This week’s Fire Drill Fridays protest by entertainment elites, labor organizers, and a Protestant minister/activist in Washington, D.C. was noticeably smaller than past protests. The big-name star who came out to support her friend Jane Fonda was Sally Field. Jane ropes in a fellow well-known celebrity or two each week in hopes of attracting a crowd.

Sally Field was arrested during the protest on the U.S.Capitol steps. The arrest appeared to be quite anti-climatic compared to recent weeks. When the Capitol Police moved in to make arrests, Field did as the other celebrities have done – she paraded in front of the cameras and raised her arms to show off the wire tie cuffs around her wrists. A publicist confirmed Field’s arrest. U.S.Capitol Police say 26 adults were arrested.

These protests have a weekly theme. This week’s theme had to do with the workers and communities who would be most affected by the transition to a green energy economy – like the Green New Deal.

Field claims her speech was unrehearsed. While I have a hard time imagining that a professional actress would just stand before a group of people and riff about what the alarmists call a climate emergency, maybe she was improvising. “The time is now. We cannot sit back in our comfort zones, on our couches, and wonder, ‘What can we do?’ We can get out. We can do something, in the rain, whatever it takes.” She even reminisced about an old movie role – that of Norma Rae, the textile factory union organizer.

She talked of starring in Norma Rae, the 1979 movie based on a true story of a North Carolina woman, Crystal Lee Sutton, who spearheads a union organizing effort at the textile factory where she works.

She noted that many companies in the textile industry, forced to pay slightly higher living wages to unionized workers ended up leaving to other countries.

“They decimated Norma Rae’s, Crystal Lee Sutton’s, communities. They were decimated. And that is because they had no transition,” she said. Field added that with the move to a sustainable economy workers can transition to “a better job, a greener job, and a workplace that will support them and their families.”

You may remember that in 1979 the climate alarmists were convinced we were all doomed to die in the inevitable Ice Age, not that the planet was burning up or flooding.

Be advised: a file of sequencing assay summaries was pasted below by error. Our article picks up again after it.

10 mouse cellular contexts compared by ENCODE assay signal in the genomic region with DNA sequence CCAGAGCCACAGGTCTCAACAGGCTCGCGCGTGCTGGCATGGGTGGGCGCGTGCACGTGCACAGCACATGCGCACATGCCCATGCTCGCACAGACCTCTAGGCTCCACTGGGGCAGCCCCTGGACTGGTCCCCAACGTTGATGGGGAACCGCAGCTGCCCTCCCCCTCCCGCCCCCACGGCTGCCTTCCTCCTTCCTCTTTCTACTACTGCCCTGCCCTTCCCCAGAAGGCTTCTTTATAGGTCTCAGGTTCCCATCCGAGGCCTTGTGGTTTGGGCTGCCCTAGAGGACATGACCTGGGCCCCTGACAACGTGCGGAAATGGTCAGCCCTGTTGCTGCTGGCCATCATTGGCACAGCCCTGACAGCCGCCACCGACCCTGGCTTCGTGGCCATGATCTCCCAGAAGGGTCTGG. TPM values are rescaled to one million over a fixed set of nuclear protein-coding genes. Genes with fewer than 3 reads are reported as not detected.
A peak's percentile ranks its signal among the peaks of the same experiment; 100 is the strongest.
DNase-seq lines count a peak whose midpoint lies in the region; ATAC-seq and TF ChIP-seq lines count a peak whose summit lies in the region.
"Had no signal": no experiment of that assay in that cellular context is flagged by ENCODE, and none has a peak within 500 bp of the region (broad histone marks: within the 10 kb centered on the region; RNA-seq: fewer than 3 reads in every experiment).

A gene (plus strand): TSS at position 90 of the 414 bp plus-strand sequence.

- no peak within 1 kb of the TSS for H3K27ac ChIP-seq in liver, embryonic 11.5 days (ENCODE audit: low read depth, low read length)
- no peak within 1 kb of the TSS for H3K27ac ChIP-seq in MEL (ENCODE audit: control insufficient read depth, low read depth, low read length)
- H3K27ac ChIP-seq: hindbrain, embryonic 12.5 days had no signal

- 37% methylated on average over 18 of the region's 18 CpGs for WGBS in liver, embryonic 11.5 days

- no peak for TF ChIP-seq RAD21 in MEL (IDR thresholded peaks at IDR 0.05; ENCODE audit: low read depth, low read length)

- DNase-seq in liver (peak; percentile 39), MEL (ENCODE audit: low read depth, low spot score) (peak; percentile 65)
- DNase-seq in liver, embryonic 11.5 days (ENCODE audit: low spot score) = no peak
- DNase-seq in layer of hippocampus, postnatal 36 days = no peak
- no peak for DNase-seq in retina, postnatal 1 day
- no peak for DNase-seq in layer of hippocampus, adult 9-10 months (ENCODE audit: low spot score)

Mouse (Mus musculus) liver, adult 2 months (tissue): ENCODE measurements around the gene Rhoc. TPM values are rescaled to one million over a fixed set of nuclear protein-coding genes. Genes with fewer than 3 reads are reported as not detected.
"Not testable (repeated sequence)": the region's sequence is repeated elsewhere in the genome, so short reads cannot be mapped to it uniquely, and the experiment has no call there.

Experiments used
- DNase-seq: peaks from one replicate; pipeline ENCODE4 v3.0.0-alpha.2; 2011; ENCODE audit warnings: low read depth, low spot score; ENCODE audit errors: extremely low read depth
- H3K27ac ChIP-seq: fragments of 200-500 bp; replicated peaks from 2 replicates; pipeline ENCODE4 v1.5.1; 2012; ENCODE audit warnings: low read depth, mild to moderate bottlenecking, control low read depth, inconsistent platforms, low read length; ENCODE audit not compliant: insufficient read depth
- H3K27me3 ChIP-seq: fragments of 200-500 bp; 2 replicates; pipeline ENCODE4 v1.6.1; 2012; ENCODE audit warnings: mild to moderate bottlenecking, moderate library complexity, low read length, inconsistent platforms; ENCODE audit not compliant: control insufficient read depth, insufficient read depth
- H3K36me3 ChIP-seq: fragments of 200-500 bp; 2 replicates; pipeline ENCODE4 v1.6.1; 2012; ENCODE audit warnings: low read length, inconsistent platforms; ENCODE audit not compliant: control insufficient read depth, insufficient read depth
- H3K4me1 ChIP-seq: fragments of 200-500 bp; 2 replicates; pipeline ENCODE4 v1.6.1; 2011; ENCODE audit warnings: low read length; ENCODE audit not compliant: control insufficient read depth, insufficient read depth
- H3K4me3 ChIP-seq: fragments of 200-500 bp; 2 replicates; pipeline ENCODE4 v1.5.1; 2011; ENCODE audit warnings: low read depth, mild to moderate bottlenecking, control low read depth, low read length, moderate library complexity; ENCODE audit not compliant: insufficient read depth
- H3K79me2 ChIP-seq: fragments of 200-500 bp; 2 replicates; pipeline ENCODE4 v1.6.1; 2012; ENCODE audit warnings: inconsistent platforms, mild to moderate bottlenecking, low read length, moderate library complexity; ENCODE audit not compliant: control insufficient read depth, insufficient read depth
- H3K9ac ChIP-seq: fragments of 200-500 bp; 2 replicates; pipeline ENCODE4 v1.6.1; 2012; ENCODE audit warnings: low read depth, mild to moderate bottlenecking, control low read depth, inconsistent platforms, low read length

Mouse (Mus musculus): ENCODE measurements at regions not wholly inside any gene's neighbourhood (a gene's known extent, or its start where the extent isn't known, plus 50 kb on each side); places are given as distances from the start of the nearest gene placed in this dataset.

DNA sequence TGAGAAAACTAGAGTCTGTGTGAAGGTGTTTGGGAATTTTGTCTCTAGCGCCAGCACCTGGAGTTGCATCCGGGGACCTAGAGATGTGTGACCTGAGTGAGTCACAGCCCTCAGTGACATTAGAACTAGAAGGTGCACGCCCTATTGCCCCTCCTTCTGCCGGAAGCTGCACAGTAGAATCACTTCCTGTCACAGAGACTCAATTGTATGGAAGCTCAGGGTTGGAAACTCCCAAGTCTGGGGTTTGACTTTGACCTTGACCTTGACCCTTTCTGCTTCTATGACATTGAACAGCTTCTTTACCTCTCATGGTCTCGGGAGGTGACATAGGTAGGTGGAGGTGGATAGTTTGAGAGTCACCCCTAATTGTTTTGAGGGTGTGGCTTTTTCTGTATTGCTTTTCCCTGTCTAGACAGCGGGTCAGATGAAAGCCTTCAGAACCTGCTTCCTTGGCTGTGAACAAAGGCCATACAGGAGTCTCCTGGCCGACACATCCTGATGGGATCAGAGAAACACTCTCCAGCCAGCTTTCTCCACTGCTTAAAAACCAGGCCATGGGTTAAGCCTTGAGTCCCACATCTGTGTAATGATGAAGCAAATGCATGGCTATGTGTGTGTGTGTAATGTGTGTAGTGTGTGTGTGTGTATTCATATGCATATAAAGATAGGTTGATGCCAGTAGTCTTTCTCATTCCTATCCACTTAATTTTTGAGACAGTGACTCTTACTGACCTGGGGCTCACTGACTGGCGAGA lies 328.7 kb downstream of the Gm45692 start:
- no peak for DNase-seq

Others joining in the protest were Winona Laduke, Michael Leon Guerrero, Sam Smith, Clint Sobratti, Kristin Taylor, Joe Uehlein, and Rev. William Barber. LaDuke lives and works on the White Earth reservation in northern Minnesota. A member of the Green Party, she ran twice as the vice-presidential candidate with Ralph Nader on the party’s presidential ticket. More recently she protested the Dakota Access Pipeline.

Here’s an interesting tidbit from the morning’s activities – Fonda and her climate scold friends were gathering just an hour after the House Judiciary Committee voted on the Articles of Impeachment. When asked by a reporter about that, Fonda blew off the question and said she was thinking about Madrid instead of that. Madrid is the site of COP 25, the U.N. climate change summit.

It’s hard to take these weekly bits of performance art very seriously. The designated celebrities offer themselves up to be arrested for the publicity. Jane Fonda avoids arrest so that she can avoid a longer jail sentence. After her fourth arrest, she had to spend a night in jail. Her handlers don’t want her to be arrested again as it will likely end up in a month-long sentence. The Netflix show that she co-stars in, Grace and Frankie, will soon begin filming again. Plus, they can’t have Jane Fonda cooling her heels in jail and unable to be the star protester, now can they? She does plan to get arrested later this month, though, as it is being timed to coincide with her 82nd birthday. Apparently if the timing between arrests is right, she will not have a longer sentence.

The celebrities smile and laugh and thoroughly enjoy the scene. It’s a lark for them. It’s a bunch of privileged entertainers feeling good about themselves.